David Berlinski points out how odd it is to look back at some of the 19th century demands for mechanical accounts of complex living structures, since we now expect the explanation to be coded or executed from instructions. At first this seems to change nothing at all, since it seems like reading a code can be just as mechanical as the action of a gear-box or the cotton gin. How is, say, an old IBM computer responding to a punch-card hole any different than a crankshaft responding to the force of the piston?
But an information system requires an explanation for why parts with no determinate relation to one another nevertheless have that relation in fact. You don’t need to specify that a eight-tooth gear will cause an 80-tooth gear to have 10% of its RPM’s, but you do need to specify that “hole in punch card here” will cause a device to “turn on electricity in this circuit for 15 milliseconds”. One could have had “hole in punch card here” mean absolutely anything that the machine could do, and could have made the thing turn on for 15 milliseconds by any signal whatsoever. The arbitrariness of the relation between the cause and effect in a code requires an explanation beyond the mere interaction of the parts involved. Briefly, an information system adds to a mechanical system the idea of the causes of themselves being entirely indeterminate to their effects. In fact, shifting to a code-based account of nature is a way of abandoning and critiquing the search for mechanical causes.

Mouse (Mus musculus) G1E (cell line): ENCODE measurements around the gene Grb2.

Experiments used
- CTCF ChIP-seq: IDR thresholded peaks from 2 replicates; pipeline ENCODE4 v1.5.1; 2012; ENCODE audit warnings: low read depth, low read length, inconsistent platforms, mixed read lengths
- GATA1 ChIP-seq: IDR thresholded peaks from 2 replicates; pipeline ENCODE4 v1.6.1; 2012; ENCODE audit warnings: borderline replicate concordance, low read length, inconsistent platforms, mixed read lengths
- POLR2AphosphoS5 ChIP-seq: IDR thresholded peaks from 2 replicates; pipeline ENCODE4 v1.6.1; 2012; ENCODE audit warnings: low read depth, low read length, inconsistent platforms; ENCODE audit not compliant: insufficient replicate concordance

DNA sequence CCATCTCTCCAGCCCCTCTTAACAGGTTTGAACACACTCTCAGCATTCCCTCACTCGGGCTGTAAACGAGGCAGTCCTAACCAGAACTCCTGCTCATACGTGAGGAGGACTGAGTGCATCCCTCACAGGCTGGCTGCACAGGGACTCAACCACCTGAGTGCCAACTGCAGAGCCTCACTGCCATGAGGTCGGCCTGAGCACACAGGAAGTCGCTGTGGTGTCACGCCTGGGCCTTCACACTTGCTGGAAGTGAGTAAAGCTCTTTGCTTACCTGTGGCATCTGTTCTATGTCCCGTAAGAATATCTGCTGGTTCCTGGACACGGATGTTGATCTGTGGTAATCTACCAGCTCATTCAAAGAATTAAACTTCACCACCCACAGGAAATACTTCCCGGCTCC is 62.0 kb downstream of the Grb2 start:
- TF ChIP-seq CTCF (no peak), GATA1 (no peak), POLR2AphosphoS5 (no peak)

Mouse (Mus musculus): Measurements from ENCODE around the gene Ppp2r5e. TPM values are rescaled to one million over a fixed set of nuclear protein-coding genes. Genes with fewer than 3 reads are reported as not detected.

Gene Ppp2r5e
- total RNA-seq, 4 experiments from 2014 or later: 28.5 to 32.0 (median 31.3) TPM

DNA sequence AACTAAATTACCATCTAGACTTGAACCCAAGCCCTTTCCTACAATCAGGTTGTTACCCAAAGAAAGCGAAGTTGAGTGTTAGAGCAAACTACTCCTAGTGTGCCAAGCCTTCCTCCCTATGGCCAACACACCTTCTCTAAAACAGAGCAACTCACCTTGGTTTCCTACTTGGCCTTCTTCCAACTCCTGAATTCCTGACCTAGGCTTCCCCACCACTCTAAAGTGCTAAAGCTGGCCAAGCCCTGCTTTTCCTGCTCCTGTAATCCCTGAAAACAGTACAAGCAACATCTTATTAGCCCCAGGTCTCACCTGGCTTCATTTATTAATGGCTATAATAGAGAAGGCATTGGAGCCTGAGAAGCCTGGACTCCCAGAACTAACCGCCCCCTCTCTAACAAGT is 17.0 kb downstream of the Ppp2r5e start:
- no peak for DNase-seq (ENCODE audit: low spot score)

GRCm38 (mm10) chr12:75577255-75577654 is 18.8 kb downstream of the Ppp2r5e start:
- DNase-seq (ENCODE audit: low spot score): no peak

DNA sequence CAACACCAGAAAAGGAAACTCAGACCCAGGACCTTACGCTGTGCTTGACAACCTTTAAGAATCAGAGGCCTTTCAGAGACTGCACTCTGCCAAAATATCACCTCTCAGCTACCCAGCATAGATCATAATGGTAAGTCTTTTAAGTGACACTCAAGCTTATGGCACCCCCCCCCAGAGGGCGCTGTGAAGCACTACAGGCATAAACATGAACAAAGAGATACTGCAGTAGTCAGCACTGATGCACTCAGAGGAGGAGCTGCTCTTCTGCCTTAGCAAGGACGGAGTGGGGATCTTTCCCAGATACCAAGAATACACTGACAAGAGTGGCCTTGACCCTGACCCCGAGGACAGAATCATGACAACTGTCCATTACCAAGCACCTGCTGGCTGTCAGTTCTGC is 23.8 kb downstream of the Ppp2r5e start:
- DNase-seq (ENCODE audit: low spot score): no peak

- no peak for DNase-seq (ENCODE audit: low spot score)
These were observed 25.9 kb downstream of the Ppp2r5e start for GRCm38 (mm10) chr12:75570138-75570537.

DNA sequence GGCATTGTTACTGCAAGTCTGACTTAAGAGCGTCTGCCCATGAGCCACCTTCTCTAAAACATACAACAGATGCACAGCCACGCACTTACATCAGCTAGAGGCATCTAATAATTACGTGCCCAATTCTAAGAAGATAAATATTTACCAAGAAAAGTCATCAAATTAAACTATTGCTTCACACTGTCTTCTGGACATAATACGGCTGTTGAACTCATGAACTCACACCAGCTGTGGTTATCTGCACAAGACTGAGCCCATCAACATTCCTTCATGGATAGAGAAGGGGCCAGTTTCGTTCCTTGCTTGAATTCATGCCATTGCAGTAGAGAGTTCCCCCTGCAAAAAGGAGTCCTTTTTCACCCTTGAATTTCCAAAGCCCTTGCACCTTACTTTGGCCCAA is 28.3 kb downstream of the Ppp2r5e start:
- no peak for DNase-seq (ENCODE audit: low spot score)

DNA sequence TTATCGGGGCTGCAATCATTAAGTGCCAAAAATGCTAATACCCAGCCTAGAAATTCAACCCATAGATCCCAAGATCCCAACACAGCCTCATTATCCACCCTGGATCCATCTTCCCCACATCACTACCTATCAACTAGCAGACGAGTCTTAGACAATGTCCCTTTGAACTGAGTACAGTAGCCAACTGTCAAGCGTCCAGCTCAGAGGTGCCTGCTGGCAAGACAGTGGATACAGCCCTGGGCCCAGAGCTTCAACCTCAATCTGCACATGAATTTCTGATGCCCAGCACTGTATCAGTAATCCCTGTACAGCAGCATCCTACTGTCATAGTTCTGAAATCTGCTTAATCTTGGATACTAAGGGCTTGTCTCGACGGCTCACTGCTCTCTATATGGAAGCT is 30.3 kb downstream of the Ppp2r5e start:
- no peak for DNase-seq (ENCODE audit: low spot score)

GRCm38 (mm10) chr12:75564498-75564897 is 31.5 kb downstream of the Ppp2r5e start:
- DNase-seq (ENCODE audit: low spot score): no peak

In fact, we need to do more than just account for why one thing will mean/cause another, since one of the settled points in philosophy of language is that symbols take their meaning not just from arbitrary stipulation but from a community of symbol users. Information systems arise not just from mind and will, but from a community of speakers.
While it might seem natural to spin this into a cosmological argument, this is not the best interpretation. I think the codes we’re finding in nature are more dialectical entities, that is, realities that come from mixing mind with the cosmos in order to make it more intelligible. In fact, I think we were doing this even when we saw nature as mechanical, since the mechanical can only exist as an instrument of the living. There is a subjective and personal element behind the actions of nature, but in meditating on information and code the subject we find is ourselves. The basis of this possibility is what I was arguing a few posts ago: there is no ontological division between nature and art, which allows us to truly understand nature as such by understanding it as an artifact.